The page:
Here are six ways to get the Magazine.
1. The most obvious way of getting The Magazine is via the links on the left hand side of the page. On the UK edition the link is below Have Your Say. On the World edition, the link is grouped under UK news.
How to find the Magazine - UK edition (left) and World edition (right)
Alternatively, you can always reach the Magazine at this address: www.bbc.co.uk/magazine. Bookmark it, and refresh daily.
2. If you're connecting to the internet through a slow connection, you might prefer to use the low graphics version of the index. This strips out most of the page layout, giving just basic text and tiny pictures. You can get this by clicking the "Low graphics version" link at the top left of the page.
3. But you don't need to be in front of a computer to get the Magazine. If you have a flashy mobile phone or PDA, you can get the special mobile edition. The easiest way to get it is to use your device to go to this page: http://news.bbc.co.uk/nolpda/ukfs_news/hi/magazine/default.stm) and bookmark it.
4. To speed read what we have to offer, join the RSS revolution. It's a bit involved to set up, but well worth the effort. This story - The Really Simple Future of the Web explains the whole deal.
5. If you're a fan of our weekend column 10 Things We Didn't Know This Time Last Week, you can get it on Ceefax page 129 and on digitial television too (satellite, cable and Freeview).
6. Finally, get it from a friend. At the top of each story page on the web version, there is a link to "E-mail this to a friend". Do the decent thing for your friends - let them in on the secret.
Introduction to the Magazine (Posted 24 February 2004)
Whether you're new to the Magazine or a faithful regular, you're welcome to join us on our daily trip through the news. This page is for you if you've got any questions about what we do, why we've done it, who we are, and how you can join in.
The Magazine is the area of BBC News Online which is both home to some of the site's most popular features and a daily showcase of the best writing and photography from across the site.
Each weekday our lead story on the Magazine index looks at an aspect of the news or our changing lives and world, and often gives you the opportunity to join the particular debate that's going on.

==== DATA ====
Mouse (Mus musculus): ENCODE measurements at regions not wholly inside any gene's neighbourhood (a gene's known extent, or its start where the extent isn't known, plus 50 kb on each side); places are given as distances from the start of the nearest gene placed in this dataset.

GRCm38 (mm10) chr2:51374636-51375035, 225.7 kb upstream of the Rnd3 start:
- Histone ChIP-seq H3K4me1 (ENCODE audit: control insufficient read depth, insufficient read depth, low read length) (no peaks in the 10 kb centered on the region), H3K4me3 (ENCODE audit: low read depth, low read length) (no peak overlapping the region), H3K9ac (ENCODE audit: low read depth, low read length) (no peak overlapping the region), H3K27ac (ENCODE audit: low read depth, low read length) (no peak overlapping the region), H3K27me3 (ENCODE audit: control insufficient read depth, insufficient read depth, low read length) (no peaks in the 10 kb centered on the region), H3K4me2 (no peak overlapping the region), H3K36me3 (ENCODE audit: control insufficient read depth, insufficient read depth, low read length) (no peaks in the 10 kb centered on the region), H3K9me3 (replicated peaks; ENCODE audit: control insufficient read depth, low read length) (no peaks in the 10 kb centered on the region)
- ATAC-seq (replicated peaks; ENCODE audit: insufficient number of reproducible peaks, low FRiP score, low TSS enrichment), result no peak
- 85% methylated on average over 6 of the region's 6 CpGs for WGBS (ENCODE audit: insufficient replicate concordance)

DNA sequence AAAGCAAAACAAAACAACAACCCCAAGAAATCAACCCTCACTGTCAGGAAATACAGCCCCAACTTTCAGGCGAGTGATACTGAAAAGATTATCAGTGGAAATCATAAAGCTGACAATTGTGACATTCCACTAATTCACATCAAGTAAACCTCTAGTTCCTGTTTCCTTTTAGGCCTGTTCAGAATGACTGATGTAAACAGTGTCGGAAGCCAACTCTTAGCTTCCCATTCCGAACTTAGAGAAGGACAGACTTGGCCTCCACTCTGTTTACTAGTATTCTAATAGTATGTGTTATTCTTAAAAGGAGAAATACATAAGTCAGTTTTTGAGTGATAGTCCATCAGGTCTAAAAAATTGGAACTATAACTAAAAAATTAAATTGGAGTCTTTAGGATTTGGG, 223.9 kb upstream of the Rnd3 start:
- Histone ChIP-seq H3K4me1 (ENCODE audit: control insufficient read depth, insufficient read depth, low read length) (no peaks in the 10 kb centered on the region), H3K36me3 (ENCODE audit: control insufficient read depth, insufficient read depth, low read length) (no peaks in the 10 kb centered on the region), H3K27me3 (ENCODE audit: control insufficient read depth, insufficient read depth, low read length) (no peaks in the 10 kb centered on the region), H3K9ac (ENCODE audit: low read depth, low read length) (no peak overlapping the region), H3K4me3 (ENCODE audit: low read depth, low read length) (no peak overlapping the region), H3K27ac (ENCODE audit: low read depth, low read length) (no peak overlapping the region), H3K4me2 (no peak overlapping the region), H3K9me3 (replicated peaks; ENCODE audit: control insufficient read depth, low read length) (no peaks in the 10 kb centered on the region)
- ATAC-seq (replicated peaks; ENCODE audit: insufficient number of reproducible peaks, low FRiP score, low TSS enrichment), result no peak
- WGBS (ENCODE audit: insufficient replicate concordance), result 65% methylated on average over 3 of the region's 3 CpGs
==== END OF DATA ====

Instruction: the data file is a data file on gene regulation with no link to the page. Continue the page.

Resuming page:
Alongside the main features of the day, there are several regular items, including:
Dot.life - the weekly look at where technology meets our lifestyles. Written by a number of people, including technology correspondent Mark Ward, it is published on Mondays and is one of BBC News Online's longest-running and most popular features.
Ad Breakdown - is the Magazine's review of advertising, whether on TV, radio, print, internet or poster sites.
The Rail Commuter's Champ - Jon Yuill, chosen by BBC News Online readers to be the voice of the everyday commuter, writes frequently about the woes of life on the lines.
The Last Word - our weekly letters page invites you to send your views on the news or our coverage of it.
Caption Competition - each Thursday we publish a photograph, and then each Friday at noon we choose the six captions sent in by you which have made us laugh the most. But humour is a very subjective thing - and you don't hesitate to tell us when you disagree.
7 days 7 questions - our ever-popular news quiz, published every Friday, including the phenomenally difficult birthday question (we take three public figures of uncannily similar ages and ask you to rank them in age order) which usually stops anyone getting all seven correct.
The Lunchtime Bonus Question started life as the Bonus Question, a weekly eighth question in 7 days 7 questions. But so beloved did it become that last year it was promoted into its own daily slot. The idea is simple. We give you an answer, and you tell us what the question might have been. Marks are deducted for predictability (i.e. if you send in the actual question rather than an amusingly wrong one, publication will normally elude you). Si Griffin established an early lead as 'contender most likely to get published', but Chris Ford, Kieron Boyle, Dave Williams, Candace from New Jersey, and other acclaimed wits run him close.